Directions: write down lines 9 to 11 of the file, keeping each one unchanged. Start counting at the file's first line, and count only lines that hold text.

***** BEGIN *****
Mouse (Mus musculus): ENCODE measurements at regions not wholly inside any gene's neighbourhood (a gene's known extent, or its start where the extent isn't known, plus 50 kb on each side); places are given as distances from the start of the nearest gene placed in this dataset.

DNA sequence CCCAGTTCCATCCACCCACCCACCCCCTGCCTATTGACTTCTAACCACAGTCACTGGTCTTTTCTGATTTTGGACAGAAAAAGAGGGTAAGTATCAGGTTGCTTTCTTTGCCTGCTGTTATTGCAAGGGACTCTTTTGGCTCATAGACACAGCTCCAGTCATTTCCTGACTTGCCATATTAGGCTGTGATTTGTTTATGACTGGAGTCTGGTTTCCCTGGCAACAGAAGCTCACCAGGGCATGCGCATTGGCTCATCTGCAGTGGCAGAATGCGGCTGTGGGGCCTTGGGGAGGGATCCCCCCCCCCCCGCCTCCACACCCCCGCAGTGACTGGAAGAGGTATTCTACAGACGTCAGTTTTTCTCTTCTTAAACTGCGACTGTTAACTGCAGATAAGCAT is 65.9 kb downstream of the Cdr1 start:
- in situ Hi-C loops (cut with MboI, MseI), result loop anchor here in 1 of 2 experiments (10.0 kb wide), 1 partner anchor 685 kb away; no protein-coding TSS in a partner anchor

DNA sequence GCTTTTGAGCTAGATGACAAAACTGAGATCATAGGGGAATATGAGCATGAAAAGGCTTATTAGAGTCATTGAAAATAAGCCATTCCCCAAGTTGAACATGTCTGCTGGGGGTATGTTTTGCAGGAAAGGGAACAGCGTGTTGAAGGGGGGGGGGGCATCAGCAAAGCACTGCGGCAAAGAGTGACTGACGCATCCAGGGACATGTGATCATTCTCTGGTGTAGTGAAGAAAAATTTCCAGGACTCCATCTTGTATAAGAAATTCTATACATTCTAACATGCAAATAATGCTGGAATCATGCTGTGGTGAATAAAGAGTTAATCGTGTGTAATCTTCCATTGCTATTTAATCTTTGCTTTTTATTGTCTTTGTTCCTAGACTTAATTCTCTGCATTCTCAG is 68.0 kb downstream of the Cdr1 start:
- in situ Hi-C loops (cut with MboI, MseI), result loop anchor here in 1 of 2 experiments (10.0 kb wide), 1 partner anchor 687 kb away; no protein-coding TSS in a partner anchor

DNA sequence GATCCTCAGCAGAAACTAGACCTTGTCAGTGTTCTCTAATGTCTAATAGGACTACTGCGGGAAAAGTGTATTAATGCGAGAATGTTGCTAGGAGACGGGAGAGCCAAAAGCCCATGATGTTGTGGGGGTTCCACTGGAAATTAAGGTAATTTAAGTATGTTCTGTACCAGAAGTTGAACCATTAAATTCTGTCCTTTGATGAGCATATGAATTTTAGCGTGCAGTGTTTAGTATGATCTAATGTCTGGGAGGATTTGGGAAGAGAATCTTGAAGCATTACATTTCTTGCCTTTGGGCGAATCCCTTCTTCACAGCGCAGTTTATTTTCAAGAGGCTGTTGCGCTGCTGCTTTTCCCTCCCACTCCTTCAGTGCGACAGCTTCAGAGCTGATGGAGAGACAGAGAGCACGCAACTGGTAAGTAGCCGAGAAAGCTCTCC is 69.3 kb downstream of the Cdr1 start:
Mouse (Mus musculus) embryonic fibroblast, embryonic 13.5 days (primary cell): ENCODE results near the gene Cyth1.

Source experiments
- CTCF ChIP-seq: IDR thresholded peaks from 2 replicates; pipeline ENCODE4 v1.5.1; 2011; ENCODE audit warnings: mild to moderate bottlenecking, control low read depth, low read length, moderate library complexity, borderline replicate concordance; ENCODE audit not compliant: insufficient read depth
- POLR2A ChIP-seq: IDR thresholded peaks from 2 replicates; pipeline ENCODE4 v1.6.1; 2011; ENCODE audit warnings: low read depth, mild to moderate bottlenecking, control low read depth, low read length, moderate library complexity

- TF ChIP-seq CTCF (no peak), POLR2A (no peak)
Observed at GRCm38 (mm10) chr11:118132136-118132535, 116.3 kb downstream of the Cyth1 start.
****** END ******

- CTCF ChIP-seq: IDR thresholded peaks from 2 replicates; pipeline ENCODE4 v1.5.1; 2011; ENCODE audit warnings: mild to moderate bottlenecking, control low read depth, low read length, moderate library complexity, borderline replicate concordance; ENCODE audit not compliant: insufficient read depth
- POLR2A ChIP-seq: IDR thresholded peaks from 2 replicates; pipeline ENCODE4 v1.6.1; 2011; ENCODE audit warnings: low read depth, mild to moderate bottlenecking, control low read depth, low read length, moderate library complexity

- TF ChIP-seq CTCF (no peak), POLR2A (no peak)